Reliquary Crown of Henry II

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The so-called crown of Henry II at the Treasury of Munich Residenz

The so-called Crown of St. Henry II is a reliquary crown, which belonged to the reliquary of the emperor at the Cathedral of Bamberg. After the process of German Mediatisation the Kingdom of Bavaria came into possession of Bamberg and took the crown to the treasury of Munich Residenz, where it still can be seen today. This lily crown consists of six plates which are joined together by hinges fixed with pins. Each of the plates carries a large fleur-de-lis. The pins are surmounted by praying angels standing on acanthus leaves. Four of the segments and all fleur-de-lis are adorned with precious stones while two carry antique cameos. The decoration of the frame with foliage work seems to be of later date than the frame.Due to fitting slots at the front and back segment it is possible to add an imperial arch and cross to the frame. One theory states that the crown was made for the reliquary in the 14th century but it may also be a crown of Frederick II. which came into the possession of Bamberg cathedral via Henry VII and Louis the Bavarian.[1]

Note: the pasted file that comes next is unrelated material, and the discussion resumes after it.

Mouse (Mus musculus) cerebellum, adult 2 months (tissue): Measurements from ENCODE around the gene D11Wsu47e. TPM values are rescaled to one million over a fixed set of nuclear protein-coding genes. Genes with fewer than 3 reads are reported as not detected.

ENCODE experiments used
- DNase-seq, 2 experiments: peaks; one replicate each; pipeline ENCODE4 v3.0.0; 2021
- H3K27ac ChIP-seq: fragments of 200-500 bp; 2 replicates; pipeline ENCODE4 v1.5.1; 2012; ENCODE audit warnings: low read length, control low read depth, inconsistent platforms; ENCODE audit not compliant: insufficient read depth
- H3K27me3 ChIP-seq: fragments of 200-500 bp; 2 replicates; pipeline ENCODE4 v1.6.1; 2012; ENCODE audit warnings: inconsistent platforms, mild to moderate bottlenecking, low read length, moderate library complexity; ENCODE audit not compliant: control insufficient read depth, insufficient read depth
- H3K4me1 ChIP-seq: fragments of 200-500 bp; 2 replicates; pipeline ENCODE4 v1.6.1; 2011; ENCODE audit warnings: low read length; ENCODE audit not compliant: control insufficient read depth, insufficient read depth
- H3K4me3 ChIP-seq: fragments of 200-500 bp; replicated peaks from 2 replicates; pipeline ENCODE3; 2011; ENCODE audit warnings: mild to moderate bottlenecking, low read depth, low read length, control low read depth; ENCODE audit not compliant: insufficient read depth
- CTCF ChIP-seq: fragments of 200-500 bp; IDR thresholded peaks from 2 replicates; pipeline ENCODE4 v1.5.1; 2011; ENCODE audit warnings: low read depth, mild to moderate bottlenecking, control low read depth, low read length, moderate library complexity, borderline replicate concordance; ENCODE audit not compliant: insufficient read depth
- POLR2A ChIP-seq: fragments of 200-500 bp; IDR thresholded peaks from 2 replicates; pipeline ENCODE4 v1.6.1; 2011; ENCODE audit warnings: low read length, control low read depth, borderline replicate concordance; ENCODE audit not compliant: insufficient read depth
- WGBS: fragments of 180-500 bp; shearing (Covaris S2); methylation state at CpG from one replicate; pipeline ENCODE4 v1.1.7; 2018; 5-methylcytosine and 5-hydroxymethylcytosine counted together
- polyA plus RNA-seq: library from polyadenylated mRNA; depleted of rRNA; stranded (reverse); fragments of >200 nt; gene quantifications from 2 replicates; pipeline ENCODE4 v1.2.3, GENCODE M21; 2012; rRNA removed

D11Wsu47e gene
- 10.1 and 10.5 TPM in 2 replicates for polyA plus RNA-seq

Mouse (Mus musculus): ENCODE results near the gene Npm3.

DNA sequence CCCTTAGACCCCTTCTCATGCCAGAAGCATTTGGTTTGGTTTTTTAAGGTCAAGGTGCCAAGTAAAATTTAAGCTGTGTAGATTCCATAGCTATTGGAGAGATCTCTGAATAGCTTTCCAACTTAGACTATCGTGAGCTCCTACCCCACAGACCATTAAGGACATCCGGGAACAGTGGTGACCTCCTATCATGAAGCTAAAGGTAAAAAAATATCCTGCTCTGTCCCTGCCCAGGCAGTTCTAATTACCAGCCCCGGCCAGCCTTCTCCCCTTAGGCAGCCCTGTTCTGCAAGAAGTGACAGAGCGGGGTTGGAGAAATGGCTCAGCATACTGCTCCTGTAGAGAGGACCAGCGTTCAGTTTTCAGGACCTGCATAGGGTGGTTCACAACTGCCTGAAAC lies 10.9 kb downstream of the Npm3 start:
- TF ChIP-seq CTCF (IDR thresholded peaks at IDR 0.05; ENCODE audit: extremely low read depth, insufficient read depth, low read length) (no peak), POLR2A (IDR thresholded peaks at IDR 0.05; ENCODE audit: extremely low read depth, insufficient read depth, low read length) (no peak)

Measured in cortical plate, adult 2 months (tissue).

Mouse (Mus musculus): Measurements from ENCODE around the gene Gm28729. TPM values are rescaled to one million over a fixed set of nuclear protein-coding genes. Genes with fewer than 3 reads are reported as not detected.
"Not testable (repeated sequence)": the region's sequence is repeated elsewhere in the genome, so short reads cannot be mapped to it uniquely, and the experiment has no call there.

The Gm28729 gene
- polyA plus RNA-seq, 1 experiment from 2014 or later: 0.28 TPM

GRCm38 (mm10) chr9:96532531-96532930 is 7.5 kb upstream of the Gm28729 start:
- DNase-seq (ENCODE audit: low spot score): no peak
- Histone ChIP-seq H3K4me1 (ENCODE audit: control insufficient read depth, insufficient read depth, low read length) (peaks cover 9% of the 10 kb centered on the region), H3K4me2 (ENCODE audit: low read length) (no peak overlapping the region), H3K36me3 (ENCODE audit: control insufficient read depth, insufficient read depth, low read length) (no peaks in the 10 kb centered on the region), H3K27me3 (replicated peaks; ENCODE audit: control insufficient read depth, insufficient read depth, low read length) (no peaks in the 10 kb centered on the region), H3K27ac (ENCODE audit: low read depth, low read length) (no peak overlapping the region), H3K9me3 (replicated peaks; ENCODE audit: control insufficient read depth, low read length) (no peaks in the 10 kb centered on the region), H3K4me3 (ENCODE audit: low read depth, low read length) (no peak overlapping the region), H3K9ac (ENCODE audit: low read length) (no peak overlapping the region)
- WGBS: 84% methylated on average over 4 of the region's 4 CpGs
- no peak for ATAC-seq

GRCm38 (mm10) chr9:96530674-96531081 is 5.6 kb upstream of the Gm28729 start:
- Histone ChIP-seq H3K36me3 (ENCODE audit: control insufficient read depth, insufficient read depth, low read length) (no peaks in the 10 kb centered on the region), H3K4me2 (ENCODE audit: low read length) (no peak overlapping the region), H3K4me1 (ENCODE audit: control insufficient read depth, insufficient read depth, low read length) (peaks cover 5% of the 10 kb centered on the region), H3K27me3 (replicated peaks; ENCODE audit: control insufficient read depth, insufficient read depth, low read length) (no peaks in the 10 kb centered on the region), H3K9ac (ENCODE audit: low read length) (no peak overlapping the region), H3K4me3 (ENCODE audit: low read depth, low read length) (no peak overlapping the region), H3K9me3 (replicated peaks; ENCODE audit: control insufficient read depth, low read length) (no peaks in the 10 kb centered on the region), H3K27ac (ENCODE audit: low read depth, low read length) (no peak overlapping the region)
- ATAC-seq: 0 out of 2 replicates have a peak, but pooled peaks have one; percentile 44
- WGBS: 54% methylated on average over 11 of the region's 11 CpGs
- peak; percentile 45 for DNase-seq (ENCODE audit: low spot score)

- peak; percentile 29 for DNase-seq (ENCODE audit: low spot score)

1. ^ Lord Twining, Edward Francis: European Regalia, B.T. Batsford Ltd. London, 1967. p 39.

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